• Ravi Swami

"Stranger From Venus", Dir: Burt Balaban, 1954



"Stranger From Venus" (Alt titles : "Immediate Disaster", "The Venusian") represents my occasional deep dive into "B" movies that can turn up unexpectedly on streamings services, in this case on Amazon Prime, which has from the beginning been a repository for all sorts of oddball offerings that were usually second feature fodder


Touted as being "rarely seen", it naturally attracted my attention and so I gave it a shot.

it being a film I'd never heard of before.


Film posters are great, aren't they ? - certainly those of the era that the film was made where distributors applied varied approaches to hook audiences, in this case at a time when there was already a heightened awareness of flying saucers and an atmosphere of Cold War unease, and in the examples above poster artists threw together everything related to the subject, from saucer invasions through horror to god-like saviours from outer space.


The film itself is a different matter being essentially a re-tread of the far superior "The Day The Earth Stood Still", shot entirely in the U.K in monochrome at a fraction of the budget but curiously boasting the same female lead, Patricia Neal, and who was by then the wife of the British writer Roald Dahl, which perhaps partly explains her appearance in the film.


Why Neal took on this role is mystery since it must have required very little from her given her role in the Hollywood Robert Wise film and her track record of films show that she certainly wasn't so desperate as to take on anything that came her way, but then I guess that's just the actor's life.


There's really very little to the plot - opening with an aerial view of flying low over fields and farmland to represent the POV of the flying saucer and appropriate unearthly sound effects.


The saucer crashes (sound effect) as Neal is driving through deserted country roads as the day draws to a close with her radio on. Suddenly the transmission is interrupted by interference, she loses control of the car and crashes into hedgerows that line the road.


Someone, who is seen from behind and waist down, wearing boots and a loose fitting tunic, approaches the crashed car and discovers Neal lying unconscious.


The story shifts to a country inn where the landlord and his daughter are discussing a sighting of a fireball in the sky and a short while later Neals' fiancé arrives for a rendezvous with her only to be told that she hasn't arrived yet, which causes concern.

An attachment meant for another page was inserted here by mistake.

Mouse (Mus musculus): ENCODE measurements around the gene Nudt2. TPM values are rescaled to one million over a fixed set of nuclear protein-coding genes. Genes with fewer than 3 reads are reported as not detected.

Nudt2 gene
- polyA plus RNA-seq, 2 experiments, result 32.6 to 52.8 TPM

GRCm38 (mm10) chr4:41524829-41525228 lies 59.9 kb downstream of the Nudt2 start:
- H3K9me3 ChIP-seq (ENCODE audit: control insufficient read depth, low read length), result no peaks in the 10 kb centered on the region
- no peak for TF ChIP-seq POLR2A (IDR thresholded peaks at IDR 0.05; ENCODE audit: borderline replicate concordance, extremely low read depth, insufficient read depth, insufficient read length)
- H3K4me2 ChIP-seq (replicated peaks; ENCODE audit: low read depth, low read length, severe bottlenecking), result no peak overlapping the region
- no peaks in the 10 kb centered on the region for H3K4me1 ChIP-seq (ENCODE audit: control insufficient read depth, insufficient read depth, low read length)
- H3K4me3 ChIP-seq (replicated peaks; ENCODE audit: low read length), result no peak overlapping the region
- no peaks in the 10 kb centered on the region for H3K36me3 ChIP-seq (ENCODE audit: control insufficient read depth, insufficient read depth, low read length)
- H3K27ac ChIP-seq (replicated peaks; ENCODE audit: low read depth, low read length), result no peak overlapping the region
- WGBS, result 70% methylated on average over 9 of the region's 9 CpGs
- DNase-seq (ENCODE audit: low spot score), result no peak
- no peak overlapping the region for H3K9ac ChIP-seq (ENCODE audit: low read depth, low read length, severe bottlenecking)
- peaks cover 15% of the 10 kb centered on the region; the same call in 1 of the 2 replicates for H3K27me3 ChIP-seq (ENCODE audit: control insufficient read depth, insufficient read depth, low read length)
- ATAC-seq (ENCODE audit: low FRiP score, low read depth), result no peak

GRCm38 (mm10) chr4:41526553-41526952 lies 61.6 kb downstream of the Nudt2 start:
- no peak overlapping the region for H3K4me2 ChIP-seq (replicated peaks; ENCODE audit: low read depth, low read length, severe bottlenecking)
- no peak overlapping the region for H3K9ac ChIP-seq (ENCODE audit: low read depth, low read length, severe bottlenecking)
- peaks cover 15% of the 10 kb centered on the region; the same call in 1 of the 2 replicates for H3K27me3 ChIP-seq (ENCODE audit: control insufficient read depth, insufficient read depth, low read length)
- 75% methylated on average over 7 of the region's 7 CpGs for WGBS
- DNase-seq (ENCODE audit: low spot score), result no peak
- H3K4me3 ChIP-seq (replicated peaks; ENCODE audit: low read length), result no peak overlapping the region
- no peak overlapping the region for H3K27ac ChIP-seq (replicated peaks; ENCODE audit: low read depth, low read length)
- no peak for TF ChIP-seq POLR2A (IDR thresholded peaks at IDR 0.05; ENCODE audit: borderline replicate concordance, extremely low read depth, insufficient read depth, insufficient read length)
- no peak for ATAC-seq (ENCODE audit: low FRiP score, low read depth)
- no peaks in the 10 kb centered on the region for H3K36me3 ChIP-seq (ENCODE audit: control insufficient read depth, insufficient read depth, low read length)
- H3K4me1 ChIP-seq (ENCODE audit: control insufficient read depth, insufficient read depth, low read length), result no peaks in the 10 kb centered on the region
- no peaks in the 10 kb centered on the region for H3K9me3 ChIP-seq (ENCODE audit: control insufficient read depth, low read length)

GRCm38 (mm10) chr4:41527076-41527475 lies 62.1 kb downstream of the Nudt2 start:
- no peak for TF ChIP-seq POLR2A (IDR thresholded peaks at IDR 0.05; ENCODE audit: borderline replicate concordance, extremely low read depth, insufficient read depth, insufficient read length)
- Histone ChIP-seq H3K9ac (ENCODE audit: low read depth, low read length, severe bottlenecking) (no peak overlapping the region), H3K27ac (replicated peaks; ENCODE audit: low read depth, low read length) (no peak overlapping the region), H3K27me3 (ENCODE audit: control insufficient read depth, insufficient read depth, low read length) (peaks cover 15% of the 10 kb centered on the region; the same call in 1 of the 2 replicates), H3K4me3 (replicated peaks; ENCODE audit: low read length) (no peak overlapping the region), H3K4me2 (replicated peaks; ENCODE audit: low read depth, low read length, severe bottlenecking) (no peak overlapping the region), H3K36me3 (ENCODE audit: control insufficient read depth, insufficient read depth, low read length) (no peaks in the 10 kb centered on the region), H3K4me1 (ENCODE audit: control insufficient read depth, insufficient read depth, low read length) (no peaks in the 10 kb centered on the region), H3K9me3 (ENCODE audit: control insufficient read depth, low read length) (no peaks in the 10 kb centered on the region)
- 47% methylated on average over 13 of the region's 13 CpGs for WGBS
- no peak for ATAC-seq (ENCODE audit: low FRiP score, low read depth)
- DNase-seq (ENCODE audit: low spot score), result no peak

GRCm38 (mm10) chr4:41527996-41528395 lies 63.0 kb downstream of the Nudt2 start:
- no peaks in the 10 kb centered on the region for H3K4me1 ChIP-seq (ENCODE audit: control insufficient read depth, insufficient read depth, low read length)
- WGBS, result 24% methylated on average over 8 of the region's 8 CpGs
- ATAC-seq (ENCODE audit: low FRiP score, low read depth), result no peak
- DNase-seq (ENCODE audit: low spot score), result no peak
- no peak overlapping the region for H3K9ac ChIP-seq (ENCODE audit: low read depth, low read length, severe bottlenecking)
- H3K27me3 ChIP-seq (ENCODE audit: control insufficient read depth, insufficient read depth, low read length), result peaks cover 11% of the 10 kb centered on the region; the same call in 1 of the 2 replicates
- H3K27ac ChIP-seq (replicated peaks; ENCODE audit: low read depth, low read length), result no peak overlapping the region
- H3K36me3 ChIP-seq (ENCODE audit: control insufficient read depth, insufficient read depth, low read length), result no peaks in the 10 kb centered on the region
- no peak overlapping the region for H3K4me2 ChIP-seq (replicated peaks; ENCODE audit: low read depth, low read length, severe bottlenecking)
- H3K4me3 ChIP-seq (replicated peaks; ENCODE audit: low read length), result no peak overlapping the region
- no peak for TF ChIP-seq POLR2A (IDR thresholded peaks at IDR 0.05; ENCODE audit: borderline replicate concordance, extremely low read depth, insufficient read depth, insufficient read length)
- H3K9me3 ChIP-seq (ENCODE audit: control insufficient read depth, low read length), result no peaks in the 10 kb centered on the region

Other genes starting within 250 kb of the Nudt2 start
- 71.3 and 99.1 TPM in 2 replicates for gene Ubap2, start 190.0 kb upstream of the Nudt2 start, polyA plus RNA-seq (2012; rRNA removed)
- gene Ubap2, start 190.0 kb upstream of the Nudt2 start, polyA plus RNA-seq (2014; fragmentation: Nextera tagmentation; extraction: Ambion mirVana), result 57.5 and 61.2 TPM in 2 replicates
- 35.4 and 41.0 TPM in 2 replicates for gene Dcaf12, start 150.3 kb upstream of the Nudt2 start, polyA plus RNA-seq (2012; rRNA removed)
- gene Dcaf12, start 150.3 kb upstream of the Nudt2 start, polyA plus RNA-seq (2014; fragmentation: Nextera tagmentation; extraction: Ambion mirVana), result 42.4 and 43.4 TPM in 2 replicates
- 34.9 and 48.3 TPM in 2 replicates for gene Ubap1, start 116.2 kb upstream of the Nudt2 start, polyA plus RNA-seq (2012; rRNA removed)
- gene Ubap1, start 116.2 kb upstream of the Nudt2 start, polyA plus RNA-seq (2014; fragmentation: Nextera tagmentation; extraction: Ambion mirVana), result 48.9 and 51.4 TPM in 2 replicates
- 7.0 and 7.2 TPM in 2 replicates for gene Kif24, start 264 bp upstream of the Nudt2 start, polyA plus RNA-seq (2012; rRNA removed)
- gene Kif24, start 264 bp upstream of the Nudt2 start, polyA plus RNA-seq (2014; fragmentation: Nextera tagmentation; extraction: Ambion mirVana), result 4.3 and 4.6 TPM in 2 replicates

The stranger of the title enters the inn, again always viewed from behind, and clearly human, and asks for a drink. Moments later a dazed Neal turns up and wounds from her accident have been healed, something confirmed by a doctor who just happens to be in the inn and fulfills the role of an intermediary for the audience to understand what is going on.


So you get the picture, if you know "The Day The Earth Stood Still" - the Venusian, played by German actor Helmut Dantine (cue foreign accent) is on a mission to save Earth from nuclear weapons etc since they pose a threat to the Solar System and in a variation to the earlier film, the authorities take an interest since they want to use alien technology, something the alien views as a threat.


The film ends with the Venusian deciding that being on Earth is too great a risk and he vanishes, presumably beamed up by an approaching mothership.


In visual effects terms the film doesn't live up to the lurid poster art, with a brief shot of the "flying saucer" that looks like a light bulb in a shade viewed from below and his "communication disk", though an interesting idea that anticipates smartphones, looks like a powder-compact with a light bulb inside it.


I couldn't help thinking that there is some interesting stuff to be mined in the film for contemporary audiences more attuned to the subject than audiences were in the 1950's but the overall impression is of a low-budget knock-off of "The Day The Earth Stood Still", a film which wears its' pulp sci-fi magazine origins on its' metallic "Lurex" sleeve compared to this film and is possibly the better for it.


"Stranger From Venus" was by no means the only British sci-fi film of the 50's that peddled the idea that aliens might be both a threat and saviours of humanity, armed with psychic powers and importantly, who looked just like us, rather than the monstrosities of American sci-fi films of the period.


After watching the end credits it all became clear as it was revealed that the co-writer of the film was Desmond Leslie, writer of "Flying Saucers Have Landed" and something of a UFO evangelist besides being the inventor of one of the earliest multitrack recording systems and a designer of synthesizers, alongside the rather dubious reputation of taking a swing at the TV pundit Bernard Levin on live TV.


And that connection reminded me of the time that Leslie's daughter - a film producer - took a swing at me in the bar of the Martinez hotel on the Croisette in Cannes for no other reason than that I wasn't smiling, before giving me her business card, so living up to her families' eccentric reputation :)


The film appears to be the only one made by the production company by a director I've never heard of and therefore qualifies as being a largely independent effort, perhaps as a vehicle for Leslie's ideas on the subject.



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